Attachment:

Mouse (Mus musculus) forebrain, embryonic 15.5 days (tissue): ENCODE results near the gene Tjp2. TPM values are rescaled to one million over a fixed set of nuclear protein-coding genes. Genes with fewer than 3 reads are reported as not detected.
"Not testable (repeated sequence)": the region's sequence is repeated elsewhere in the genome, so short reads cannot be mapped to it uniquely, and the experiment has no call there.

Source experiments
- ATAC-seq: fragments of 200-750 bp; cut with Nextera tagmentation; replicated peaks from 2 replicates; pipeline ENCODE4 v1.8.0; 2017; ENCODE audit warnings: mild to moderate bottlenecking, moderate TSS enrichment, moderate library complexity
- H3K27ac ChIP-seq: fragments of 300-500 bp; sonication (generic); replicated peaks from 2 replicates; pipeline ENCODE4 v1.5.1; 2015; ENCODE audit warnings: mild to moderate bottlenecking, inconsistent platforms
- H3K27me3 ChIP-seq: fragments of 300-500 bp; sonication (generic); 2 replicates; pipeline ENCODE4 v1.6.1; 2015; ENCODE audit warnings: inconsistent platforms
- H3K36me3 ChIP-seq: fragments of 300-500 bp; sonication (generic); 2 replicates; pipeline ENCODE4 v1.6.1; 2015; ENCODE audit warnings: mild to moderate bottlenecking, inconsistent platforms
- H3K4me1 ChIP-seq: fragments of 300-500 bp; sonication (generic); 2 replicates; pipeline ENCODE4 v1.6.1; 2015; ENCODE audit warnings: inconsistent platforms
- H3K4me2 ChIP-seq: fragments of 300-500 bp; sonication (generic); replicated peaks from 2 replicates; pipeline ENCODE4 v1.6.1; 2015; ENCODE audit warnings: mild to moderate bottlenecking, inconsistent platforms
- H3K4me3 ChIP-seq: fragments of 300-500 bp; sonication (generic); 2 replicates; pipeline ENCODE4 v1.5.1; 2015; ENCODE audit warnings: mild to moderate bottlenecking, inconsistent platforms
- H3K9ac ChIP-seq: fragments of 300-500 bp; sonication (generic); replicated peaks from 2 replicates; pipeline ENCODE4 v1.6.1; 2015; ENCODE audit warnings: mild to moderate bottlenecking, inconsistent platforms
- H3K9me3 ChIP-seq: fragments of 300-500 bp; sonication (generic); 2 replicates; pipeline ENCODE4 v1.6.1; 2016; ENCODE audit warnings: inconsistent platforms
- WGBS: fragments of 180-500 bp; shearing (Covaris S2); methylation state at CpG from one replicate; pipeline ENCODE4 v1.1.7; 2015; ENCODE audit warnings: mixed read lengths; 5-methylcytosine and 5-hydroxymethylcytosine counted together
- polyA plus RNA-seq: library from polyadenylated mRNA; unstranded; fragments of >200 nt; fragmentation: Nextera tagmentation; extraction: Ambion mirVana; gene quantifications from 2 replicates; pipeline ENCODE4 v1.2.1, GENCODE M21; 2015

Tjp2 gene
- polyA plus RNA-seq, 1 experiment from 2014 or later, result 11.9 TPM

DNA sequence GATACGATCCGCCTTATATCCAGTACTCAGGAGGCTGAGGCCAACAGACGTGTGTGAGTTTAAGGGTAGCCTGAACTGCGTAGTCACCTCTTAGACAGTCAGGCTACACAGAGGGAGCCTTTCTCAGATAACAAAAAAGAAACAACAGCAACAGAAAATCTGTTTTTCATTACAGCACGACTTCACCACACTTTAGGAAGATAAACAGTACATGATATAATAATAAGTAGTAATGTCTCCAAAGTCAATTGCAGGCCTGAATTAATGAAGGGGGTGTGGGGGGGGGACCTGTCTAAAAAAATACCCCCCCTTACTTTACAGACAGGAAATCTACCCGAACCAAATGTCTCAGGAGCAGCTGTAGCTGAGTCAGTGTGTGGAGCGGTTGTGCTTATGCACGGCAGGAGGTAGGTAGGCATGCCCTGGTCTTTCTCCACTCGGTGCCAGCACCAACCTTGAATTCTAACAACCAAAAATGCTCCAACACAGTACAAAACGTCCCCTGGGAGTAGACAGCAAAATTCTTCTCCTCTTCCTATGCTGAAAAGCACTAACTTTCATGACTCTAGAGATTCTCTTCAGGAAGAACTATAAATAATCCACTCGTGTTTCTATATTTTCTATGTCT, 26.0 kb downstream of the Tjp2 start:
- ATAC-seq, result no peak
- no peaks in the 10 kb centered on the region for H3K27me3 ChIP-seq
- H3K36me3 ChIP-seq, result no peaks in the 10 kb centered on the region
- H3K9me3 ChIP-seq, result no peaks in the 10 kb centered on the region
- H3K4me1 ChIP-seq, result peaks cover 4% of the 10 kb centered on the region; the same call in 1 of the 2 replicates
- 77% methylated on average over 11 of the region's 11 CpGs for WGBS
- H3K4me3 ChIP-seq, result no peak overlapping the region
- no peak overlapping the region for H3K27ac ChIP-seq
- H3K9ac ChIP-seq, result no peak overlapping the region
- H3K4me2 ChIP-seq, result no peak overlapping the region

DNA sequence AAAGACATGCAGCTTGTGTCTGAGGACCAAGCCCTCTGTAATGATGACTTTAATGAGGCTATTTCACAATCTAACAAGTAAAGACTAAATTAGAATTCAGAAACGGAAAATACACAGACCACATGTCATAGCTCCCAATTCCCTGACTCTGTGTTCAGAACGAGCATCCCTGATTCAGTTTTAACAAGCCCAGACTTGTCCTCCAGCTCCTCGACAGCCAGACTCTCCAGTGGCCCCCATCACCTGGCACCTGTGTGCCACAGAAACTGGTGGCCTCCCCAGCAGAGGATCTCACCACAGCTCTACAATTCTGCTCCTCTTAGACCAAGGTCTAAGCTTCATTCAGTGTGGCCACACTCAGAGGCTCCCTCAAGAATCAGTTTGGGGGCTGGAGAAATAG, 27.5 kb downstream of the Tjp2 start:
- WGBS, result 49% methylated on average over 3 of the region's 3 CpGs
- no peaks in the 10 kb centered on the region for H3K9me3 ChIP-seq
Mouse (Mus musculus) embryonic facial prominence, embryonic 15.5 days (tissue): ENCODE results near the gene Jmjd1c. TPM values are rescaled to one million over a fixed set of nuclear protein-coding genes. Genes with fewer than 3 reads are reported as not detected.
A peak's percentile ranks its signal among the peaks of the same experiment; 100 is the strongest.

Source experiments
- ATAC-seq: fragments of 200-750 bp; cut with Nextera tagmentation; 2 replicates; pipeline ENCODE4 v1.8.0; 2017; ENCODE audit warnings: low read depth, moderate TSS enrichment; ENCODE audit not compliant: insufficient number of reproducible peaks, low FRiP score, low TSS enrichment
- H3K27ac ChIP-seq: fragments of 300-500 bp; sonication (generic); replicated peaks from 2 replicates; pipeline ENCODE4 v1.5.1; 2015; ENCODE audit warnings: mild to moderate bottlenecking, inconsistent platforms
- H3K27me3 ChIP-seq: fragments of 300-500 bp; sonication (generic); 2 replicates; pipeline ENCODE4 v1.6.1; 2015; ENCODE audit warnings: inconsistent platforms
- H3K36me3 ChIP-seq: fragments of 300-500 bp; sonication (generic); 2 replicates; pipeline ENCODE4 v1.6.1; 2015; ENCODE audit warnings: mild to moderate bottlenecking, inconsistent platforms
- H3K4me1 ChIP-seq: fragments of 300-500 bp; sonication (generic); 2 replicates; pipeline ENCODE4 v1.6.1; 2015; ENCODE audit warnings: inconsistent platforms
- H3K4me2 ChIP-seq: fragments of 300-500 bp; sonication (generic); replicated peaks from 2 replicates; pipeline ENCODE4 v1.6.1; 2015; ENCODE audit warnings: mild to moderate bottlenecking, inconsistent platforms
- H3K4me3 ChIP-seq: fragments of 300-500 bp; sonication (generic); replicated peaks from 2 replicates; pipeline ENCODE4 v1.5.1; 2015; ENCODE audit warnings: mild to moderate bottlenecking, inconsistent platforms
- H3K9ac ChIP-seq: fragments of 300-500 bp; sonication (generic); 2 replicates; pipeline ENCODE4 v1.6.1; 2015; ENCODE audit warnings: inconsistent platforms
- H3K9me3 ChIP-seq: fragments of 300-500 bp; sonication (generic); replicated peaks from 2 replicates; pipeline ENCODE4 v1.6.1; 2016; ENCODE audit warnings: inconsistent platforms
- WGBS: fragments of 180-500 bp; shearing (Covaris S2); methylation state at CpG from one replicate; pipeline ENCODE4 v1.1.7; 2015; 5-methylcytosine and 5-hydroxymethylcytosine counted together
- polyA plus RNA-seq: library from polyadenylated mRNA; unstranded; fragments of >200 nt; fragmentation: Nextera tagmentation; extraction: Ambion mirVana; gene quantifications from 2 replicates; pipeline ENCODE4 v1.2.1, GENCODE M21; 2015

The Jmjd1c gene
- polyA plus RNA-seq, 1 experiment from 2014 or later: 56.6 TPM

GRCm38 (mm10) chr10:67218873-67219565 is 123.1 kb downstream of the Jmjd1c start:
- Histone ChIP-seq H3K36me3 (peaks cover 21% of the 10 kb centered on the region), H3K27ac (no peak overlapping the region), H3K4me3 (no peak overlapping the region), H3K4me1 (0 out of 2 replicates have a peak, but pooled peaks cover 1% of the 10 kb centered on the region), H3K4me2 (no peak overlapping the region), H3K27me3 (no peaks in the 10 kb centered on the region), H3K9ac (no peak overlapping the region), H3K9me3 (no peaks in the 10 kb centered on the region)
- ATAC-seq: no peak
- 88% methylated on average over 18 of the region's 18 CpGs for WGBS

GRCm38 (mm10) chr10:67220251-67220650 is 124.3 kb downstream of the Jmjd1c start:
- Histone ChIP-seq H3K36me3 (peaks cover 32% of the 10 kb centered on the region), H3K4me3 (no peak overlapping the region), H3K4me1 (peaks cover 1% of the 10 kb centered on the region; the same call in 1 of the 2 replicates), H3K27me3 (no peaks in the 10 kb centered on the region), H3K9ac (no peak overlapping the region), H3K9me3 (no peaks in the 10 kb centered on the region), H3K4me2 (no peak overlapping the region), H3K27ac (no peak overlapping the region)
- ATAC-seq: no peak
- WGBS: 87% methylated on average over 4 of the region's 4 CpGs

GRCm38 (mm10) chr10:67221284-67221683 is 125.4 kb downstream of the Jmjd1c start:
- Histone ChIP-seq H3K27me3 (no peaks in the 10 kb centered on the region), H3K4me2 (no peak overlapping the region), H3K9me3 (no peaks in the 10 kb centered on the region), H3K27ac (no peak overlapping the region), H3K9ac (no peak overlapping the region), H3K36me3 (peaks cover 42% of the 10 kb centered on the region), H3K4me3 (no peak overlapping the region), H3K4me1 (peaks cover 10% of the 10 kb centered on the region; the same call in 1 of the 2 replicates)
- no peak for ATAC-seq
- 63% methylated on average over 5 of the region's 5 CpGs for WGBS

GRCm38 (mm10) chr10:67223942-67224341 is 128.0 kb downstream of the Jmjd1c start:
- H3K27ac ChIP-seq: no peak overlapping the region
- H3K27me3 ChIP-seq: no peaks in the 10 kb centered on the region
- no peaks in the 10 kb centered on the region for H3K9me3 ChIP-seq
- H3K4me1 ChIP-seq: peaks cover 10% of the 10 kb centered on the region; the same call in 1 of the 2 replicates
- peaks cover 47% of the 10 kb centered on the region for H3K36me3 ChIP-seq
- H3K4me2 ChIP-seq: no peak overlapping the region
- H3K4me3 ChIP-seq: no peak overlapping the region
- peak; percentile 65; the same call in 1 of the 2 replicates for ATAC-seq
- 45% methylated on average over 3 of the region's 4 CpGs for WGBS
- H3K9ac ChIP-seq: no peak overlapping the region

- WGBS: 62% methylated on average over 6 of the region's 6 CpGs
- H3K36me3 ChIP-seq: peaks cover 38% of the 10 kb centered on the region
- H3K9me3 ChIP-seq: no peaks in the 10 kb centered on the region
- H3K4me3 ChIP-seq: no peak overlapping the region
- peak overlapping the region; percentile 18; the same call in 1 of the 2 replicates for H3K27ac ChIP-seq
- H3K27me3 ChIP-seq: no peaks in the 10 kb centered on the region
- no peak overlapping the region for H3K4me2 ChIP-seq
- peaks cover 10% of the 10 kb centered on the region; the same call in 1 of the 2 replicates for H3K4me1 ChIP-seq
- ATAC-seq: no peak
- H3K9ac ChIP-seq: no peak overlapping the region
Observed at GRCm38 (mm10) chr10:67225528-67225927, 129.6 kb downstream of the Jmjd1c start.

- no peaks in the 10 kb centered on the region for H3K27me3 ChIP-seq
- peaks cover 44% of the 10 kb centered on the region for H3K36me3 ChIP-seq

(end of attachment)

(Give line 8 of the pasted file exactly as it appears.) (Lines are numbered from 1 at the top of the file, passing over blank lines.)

- H3K4me1 ChIP-seq: fragments of 300-500 bp; sonication (generic); 2 replicates; pipeline ENCODE4 v1.6.1; 2015; ENCODE audit warnings: inconsistent platforms